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Sechelt elder arrested with Sunshine Coast logging protesters

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By David P. Ball Raven’s Eye Writer Sechelt







Court cases continue for 10 protesters after controversy over logging on B.C.’s Sunshine Coast escalated to an injunction and arrests on Dec. 7.

The protesters–including 79-year-old shÌsh·lh nation elder Xwu’p’a’lich (Barb Higgins), who was one of those arrested–argue that logging by the Sunshine Coast Community Forest (SCCF) threatens a thriving ecosystem, and they want an investigation into the SCCF’s forestry practices.

“This is the second time this coast has had such a brutal logging spree on it,” she told Raven’s Eye. “They’ve taken millions of dollars of logs out of B.C. You can’t go on doing that forever.

“When I first went up Mount Elphinstone, I couldn’t believe it. It’s like a spiritual experience when you walk in there. I don’t see how loggers could go in there and just drool at cutting down a tree like that. Our band gave them a contract to let them log in four areas. I don’t blame my band. When you look at this from the big picture, this is Sechelt land.”

Xwu’p’a’lich said she has found several rare medicinal plants in the area slated for logging, including ooaakslie (pronounced “oo-ack-sally”) and rattlesnake plantain, and she described the forest as thick with water-logged moss and old trees. Salmon spawning beds are also a concern to protesters.

“Your feet feel like they’re walking on a big sponge,” she said.
“There are probably five or six different kinds of mosses that grow there that retain the waters.... It’s like a great big reservoir. The moss and trees themselves hold that water. There are plants up there that are medicinal plants I haven’t found anywhere on Sunshine Coast.

“They like to say it’s not an old-growth forest, but it is. It’s low elevation old-growth. One hundred and thirty years ago a fire burned through, but it didn’t burn the oldest trees.”

Chief Garry Feschuk said SCCF consulted Shishálh nation, whose land use plan allows logging in the areas facing protesters.
“I understand where they’re coming from,” he said. “But them saying they speak for the band, I don’t know how true that is.
“We have a self-government agreement with the province, and we have elected leadership who speak for the band... I did meet with the Elders, and told them that we’re working on a bigger picture: we’re going through litigation, we’re seeking title over the whole territory.”

Meanwhile, band archaeologist, Elders and researchers signed off on cutting outside their watershed, Feschuk explained: “We’re not supporting the Community Forest. We have our own issues with the government around the Community Forest. But on those blocks, we did go through a consultation process.”

For the chair and president of the SCCF, Glen Bonderud, the band council’s support for his operations–which are governed by a community board of directors–and environmental assessments are support enough to continue logging.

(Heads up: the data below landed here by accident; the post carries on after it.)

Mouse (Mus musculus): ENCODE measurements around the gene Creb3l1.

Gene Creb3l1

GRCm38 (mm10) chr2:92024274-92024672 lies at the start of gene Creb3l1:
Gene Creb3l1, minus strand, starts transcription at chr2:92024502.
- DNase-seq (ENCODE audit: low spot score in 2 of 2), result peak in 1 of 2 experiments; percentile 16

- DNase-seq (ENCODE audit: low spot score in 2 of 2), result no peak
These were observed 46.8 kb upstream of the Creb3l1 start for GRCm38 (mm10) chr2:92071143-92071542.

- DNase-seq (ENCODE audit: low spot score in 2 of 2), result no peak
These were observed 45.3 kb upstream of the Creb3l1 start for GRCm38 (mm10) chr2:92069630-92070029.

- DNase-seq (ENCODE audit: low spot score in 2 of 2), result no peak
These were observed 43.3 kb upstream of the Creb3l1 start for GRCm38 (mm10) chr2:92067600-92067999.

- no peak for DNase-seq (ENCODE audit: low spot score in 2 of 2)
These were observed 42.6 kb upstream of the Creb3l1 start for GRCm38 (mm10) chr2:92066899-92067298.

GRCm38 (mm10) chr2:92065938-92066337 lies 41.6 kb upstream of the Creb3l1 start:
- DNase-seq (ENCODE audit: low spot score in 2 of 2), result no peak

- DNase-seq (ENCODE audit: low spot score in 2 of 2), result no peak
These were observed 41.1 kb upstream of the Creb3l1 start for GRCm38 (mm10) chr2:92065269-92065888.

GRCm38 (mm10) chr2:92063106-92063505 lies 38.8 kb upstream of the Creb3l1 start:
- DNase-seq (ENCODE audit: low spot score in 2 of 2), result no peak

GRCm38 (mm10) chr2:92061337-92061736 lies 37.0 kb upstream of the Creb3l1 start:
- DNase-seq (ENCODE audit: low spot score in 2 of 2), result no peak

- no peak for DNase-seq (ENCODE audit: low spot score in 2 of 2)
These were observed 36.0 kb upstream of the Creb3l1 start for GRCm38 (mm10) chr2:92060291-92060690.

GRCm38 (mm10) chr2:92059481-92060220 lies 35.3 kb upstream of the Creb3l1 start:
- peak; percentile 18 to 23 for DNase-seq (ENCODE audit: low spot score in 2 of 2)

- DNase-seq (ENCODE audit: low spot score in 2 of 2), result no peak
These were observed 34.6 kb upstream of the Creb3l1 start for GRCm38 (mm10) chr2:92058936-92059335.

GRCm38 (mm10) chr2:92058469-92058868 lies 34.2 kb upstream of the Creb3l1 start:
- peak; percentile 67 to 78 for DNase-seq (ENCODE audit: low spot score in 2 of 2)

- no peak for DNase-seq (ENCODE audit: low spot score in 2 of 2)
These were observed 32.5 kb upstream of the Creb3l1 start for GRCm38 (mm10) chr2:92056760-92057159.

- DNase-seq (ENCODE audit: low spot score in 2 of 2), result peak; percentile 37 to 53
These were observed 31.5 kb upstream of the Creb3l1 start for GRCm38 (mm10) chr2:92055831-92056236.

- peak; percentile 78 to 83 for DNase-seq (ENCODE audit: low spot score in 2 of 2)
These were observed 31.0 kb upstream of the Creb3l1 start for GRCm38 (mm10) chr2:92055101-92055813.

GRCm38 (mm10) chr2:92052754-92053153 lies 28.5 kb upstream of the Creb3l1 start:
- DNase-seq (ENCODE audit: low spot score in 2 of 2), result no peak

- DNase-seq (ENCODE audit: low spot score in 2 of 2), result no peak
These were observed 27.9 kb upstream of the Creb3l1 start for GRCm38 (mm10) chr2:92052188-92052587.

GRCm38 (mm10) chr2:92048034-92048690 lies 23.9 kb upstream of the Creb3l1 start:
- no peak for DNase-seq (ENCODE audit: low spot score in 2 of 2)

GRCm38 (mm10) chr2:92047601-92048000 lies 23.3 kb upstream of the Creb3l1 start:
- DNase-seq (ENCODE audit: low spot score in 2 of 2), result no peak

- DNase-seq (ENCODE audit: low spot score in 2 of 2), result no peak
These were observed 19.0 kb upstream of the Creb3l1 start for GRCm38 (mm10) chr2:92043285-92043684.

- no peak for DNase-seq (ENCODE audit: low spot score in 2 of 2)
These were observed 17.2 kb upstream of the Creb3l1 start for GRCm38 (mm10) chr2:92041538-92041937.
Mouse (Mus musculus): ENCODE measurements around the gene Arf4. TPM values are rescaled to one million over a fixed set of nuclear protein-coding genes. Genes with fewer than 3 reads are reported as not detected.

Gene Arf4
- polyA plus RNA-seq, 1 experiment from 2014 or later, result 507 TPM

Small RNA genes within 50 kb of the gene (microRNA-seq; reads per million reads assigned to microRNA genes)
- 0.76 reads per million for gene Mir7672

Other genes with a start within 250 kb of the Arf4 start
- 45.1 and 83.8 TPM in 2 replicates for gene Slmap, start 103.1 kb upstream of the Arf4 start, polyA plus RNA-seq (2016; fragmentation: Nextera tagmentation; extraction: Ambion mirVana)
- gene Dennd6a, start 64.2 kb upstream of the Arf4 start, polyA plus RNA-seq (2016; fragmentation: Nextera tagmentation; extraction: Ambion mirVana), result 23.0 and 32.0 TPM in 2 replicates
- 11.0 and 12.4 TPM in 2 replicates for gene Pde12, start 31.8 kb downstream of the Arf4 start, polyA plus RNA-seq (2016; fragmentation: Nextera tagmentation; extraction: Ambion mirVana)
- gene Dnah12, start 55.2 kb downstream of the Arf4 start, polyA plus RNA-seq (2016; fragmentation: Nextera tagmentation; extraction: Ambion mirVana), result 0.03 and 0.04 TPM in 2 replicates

“We have a protocol signed with the Sechelt Indian Band,” he said. “They signed off on our cut; it’s not like we went against them.

“We advise them, they look through and do archaeological studies in case anything comes up–like gravesites or culturally modified trees. They have the right to say, ‘We want to change this.’”

He said that the “peace camp” activists have not been satisfied with SCCF efforts to reduce their environmental impacts, or engage with the local community. But the issue is more complex than simply environment-versus-logging.

“We’re a small operation–20,000 cubic metres a year,” he said. “That’s not a huge number.

“It’s not a David and Goliath thing at all… We hope we’re through the worst part. Hopefully we won’t have to go back to confrontational stuff, but you never know.”

Xwu’p’a’lich decided to support the peace camp protest after a spiritual vision of her great-grandmother, who encouraged her to protect her nation’s territory–even without the band council’s support.

“Some will think I’m weird, nuts, crazy–all those other adjectives,” she said, chuckling. “But the Creator said to do it, so I did it.

“I was at my computer writing and heard my great-grandmother saying, ‘Mena!’ She died in 1954. No one was there. Another minute or so passed, and I felt her hand on my shoulder. I looked, and she was standing there. She said, ‘The time is now; stand and hold.’”

Xwu’p’a’lich went up to the Mount Elphinstone protest camp and requested four “warriors” to place flags the four colours of the medicine wheel–red, yellow, black and white–in the directions around the mountain, she baked a salmon and held a ceremony declaring the land Sechelt territory.

“‘I’m coming here to do some work,’” she told the protesters. “‘This is Sechelt territory, and I want to reassert our right. I want to put up flags saying this is Sechelt land.’”

“[They] dreamed someday someone would walk up the mountain and say that…  to walk up mountain and say, ‘You’re doing a good job and this is our mountain.’”